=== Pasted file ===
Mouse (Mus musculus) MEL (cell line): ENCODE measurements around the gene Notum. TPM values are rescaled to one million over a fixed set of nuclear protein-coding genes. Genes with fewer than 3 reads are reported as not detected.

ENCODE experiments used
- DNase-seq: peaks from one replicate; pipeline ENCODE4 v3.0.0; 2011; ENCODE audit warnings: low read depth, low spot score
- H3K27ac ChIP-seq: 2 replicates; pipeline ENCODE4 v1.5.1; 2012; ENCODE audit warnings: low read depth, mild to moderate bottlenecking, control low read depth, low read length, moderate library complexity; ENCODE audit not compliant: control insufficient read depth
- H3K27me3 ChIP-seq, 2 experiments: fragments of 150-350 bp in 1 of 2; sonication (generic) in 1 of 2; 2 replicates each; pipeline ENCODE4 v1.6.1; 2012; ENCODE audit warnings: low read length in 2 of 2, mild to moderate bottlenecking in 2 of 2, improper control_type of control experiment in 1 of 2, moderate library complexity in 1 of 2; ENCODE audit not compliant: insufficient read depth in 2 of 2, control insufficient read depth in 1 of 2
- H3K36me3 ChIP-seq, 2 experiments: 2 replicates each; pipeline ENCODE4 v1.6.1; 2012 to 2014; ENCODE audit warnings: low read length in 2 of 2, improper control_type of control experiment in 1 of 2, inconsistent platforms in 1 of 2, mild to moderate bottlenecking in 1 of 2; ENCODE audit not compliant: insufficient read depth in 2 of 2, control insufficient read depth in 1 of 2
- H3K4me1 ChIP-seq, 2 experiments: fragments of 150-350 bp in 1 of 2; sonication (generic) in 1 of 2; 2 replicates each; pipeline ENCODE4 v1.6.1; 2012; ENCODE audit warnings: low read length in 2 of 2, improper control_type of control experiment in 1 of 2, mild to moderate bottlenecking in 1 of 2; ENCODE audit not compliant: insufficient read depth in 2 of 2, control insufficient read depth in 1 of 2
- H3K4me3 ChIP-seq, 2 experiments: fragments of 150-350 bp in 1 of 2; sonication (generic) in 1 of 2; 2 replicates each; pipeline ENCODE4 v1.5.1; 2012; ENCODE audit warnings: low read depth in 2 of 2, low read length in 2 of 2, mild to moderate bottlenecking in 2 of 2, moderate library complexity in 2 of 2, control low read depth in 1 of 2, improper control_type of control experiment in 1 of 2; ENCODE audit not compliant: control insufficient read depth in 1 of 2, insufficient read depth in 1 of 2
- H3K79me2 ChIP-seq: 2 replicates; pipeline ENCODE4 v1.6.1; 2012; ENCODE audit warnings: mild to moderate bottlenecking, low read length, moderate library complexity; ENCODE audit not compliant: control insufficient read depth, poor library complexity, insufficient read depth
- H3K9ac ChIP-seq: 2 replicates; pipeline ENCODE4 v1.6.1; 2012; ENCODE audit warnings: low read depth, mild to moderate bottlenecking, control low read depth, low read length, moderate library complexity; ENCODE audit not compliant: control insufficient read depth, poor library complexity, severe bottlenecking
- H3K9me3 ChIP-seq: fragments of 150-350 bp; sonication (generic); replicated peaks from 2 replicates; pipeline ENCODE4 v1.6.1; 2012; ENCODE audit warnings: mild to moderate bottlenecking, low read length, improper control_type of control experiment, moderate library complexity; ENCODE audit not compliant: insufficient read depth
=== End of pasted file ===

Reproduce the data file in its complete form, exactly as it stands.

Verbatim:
Mouse (Mus musculus) MEL (cell line): ENCODE measurements around the gene Notum. TPM values are rescaled to one million over a fixed set of nuclear protein-coding genes. Genes with fewer than 3 reads are reported as not detected.

ENCODE experiments used
- DNase-seq: peaks from one replicate; pipeline ENCODE4 v3.0.0; 2011; ENCODE audit warnings: low read depth, low spot score
- H3K27ac ChIP-seq: 2 replicates; pipeline ENCODE4 v1.5.1; 2012; ENCODE audit warnings: low read depth, mild to moderate bottlenecking, control low read depth, low read length, moderate library complexity; ENCODE audit not compliant: control insufficient read depth
- H3K27me3 ChIP-seq, 2 experiments: fragments of 150-350 bp in 1 of 2; sonication (generic) in 1 of 2; 2 replicates each; pipeline ENCODE4 v1.6.1; 2012; ENCODE audit warnings: low read length in 2 of 2, mild to moderate bottlenecking in 2 of 2, improper control_type of control experiment in 1 of 2, moderate library complexity in 1 of 2; ENCODE audit not compliant: insufficient read depth in 2 of 2, control insufficient read depth in 1 of 2
- H3K36me3 ChIP-seq, 2 experiments: 2 replicates each; pipeline ENCODE4 v1.6.1; 2012 to 2014; ENCODE audit warnings: low read length in 2 of 2, improper control_type of control experiment in 1 of 2, inconsistent platforms in 1 of 2, mild to moderate bottlenecking in 1 of 2; ENCODE audit not compliant: insufficient read depth in 2 of 2, control insufficient read depth in 1 of 2
- H3K4me1 ChIP-seq, 2 experiments: fragments of 150-350 bp in 1 of 2; sonication (generic) in 1 of 2; 2 replicates each; pipeline ENCODE4 v1.6.1; 2012; ENCODE audit warnings: low read length in 2 of 2, improper control_type of control experiment in 1 of 2, mild to moderate bottlenecking in 1 of 2; ENCODE audit not compliant: insufficient read depth in 2 of 2, control insufficient read depth in 1 of 2
- H3K4me3 ChIP-seq, 2 experiments: fragments of 150-350 bp in 1 of 2; sonication (generic) in 1 of 2; 2 replicates each; pipeline ENCODE4 v1.5.1; 2012; ENCODE audit warnings: low read depth in 2 of 2, low read length in 2 of 2, mild to moderate bottlenecking in 2 of 2, moderate library complexity in 2 of 2, control low read depth in 1 of 2, improper control_type of control experiment in 1 of 2; ENCODE audit not compliant: control insufficient read depth in 1 of 2, insufficient read depth in 1 of 2
- H3K79me2 ChIP-seq: 2 replicates; pipeline ENCODE4 v1.6.1; 2012; ENCODE audit warnings: mild to moderate bottlenecking, low read length, moderate library complexity; ENCODE audit not compliant: control insufficient read depth, poor library complexity, insufficient read depth
- H3K9ac ChIP-seq: 2 replicates; pipeline ENCODE4 v1.6.1; 2012; ENCODE audit warnings: low read depth, mild to moderate bottlenecking, control low read depth, low read length, moderate library complexity; ENCODE audit not compliant: control insufficient read depth, poor library complexity, severe bottlenecking
- H3K9me3 ChIP-seq: fragments of 150-350 bp; sonication (generic); replicated peaks from 2 replicates; pipeline ENCODE4 v1.6.1; 2012; ENCODE audit warnings: mild to moderate bottlenecking, low read length, improper control_type of control experiment, moderate library complexity; ENCODE audit not compliant: insufficient read depth